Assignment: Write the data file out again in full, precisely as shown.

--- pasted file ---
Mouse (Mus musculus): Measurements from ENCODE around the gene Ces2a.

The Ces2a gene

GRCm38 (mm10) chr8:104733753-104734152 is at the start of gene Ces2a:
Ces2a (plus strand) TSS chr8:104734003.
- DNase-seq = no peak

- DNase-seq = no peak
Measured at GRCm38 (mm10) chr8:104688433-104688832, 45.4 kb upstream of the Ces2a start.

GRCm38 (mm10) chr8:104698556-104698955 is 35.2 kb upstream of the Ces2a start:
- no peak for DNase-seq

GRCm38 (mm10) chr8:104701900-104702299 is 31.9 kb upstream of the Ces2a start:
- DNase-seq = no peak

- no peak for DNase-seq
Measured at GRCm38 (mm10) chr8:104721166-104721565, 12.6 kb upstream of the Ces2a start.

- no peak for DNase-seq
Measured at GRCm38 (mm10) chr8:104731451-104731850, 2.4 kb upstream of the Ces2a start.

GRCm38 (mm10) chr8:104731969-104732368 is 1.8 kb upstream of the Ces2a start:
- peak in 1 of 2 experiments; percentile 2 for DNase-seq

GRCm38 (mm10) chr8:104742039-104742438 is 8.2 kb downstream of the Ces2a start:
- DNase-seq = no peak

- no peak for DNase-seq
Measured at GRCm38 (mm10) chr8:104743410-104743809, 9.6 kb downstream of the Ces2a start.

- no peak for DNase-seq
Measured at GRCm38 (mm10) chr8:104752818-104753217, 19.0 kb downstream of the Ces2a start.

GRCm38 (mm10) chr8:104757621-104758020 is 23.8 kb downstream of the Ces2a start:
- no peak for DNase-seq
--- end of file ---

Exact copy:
Mouse (Mus musculus): Measurements from ENCODE around the gene Ces2a.

The Ces2a gene

GRCm38 (mm10) chr8:104733753-104734152 is at the start of gene Ces2a:
Ces2a (plus strand) TSS chr8:104734003.
- DNase-seq = no peak

- DNase-seq = no peak
Measured at GRCm38 (mm10) chr8:104688433-104688832, 45.4 kb upstream of the Ces2a start.

GRCm38 (mm10) chr8:104698556-104698955 is 35.2 kb upstream of the Ces2a start:
- no peak for DNase-seq

GRCm38 (mm10) chr8:104701900-104702299 is 31.9 kb upstream of the Ces2a start:
- DNase-seq = no peak

- no peak for DNase-seq
Measured at GRCm38 (mm10) chr8:104721166-104721565, 12.6 kb upstream of the Ces2a start.

- no peak for DNase-seq
Measured at GRCm38 (mm10) chr8:104731451-104731850, 2.4 kb upstream of the Ces2a start.

GRCm38 (mm10) chr8:104731969-104732368 is 1.8 kb upstream of the Ces2a start:
- peak in 1 of 2 experiments; percentile 2 for DNase-seq

GRCm38 (mm10) chr8:104742039-104742438 is 8.2 kb downstream of the Ces2a start:
- DNase-seq = no peak

- no peak for DNase-seq
Measured at GRCm38 (mm10) chr8:104743410-104743809, 9.6 kb downstream of the Ces2a start.

- no peak for DNase-seq
Measured at GRCm38 (mm10) chr8:104752818-104753217, 19.0 kb downstream of the Ces2a start.

GRCm38 (mm10) chr8:104757621-104758020 is 23.8 kb downstream of the Ces2a start:
- no peak for DNase-seq